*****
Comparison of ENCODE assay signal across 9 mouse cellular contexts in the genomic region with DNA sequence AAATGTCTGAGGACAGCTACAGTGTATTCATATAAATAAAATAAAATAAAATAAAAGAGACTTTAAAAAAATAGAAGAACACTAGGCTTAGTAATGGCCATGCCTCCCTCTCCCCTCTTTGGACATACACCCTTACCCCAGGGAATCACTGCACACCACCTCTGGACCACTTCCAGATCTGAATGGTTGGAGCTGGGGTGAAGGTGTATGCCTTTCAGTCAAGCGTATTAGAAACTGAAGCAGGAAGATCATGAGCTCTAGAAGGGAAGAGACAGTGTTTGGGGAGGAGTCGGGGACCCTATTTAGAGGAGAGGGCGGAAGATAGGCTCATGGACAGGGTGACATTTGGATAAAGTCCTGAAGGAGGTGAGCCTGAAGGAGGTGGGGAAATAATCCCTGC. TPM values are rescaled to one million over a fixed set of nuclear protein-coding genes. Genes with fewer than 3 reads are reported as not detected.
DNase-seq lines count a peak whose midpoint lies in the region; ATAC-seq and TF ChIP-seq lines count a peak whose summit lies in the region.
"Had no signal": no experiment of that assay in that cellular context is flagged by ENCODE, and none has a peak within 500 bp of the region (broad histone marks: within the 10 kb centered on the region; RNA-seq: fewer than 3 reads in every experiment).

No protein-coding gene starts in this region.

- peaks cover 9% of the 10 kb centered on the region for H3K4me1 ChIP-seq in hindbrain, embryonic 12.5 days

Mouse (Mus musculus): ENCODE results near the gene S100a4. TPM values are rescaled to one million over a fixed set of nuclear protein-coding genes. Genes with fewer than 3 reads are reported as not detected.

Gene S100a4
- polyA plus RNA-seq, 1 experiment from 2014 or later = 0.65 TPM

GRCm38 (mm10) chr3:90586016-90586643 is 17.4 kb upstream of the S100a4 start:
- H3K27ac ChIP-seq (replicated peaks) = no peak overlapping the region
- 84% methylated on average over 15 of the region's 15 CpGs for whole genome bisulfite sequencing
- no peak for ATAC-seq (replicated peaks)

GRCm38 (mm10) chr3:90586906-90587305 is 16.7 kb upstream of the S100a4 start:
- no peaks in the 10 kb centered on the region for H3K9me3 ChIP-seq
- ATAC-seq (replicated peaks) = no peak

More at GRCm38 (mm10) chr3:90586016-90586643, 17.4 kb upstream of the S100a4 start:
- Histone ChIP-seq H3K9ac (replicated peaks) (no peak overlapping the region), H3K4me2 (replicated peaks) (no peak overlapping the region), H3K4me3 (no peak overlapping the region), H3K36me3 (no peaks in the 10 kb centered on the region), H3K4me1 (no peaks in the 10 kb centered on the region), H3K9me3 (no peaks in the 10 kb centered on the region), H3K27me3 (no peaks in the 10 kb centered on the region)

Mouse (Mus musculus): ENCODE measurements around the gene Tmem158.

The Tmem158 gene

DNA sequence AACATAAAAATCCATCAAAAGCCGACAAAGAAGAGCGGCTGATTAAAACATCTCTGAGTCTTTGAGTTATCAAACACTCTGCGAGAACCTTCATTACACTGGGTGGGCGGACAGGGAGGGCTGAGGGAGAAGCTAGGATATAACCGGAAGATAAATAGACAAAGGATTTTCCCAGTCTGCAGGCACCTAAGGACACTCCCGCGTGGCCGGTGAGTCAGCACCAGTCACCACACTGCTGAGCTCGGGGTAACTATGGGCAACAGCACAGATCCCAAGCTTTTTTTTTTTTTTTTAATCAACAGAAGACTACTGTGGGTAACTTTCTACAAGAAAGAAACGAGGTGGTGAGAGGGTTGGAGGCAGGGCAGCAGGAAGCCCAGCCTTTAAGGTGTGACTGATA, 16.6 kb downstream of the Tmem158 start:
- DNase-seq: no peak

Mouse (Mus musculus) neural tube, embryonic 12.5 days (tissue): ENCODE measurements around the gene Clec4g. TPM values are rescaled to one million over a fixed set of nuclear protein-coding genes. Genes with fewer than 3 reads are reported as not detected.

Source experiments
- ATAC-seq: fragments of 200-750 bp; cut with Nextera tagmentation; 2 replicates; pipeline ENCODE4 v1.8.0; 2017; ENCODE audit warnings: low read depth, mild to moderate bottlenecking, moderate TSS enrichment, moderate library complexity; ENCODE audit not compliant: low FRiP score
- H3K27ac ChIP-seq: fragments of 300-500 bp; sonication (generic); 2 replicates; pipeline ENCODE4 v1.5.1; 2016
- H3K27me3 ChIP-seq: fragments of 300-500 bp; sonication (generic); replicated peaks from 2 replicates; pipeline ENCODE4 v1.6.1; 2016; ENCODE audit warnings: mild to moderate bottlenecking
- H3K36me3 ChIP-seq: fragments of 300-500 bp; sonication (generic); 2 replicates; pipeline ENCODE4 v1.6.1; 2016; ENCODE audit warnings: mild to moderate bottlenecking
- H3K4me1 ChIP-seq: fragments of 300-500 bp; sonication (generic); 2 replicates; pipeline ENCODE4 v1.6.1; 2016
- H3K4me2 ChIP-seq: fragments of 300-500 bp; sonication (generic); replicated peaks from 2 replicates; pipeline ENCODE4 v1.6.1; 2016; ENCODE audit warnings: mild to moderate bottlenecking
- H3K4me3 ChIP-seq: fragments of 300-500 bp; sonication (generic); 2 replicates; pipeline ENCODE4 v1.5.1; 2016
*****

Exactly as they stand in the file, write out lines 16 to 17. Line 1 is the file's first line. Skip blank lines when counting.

More at GRCm38 (mm10) chr3:90586016-90586643, 17.4 kb upstream of the S100a4 start:
- Histone ChIP-seq H3K9ac (replicated peaks) (no peak overlapping the region), H3K4me2 (replicated peaks) (no peak overlapping the region), H3K4me3 (no peak overlapping the region), H3K36me3 (no peaks in the 10 kb centered on the region), H3K4me1 (no peaks in the 10 kb centered on the region), H3K9me3 (no peaks in the 10 kb centered on the region), H3K27me3 (no peaks in the 10 kb centered on the region)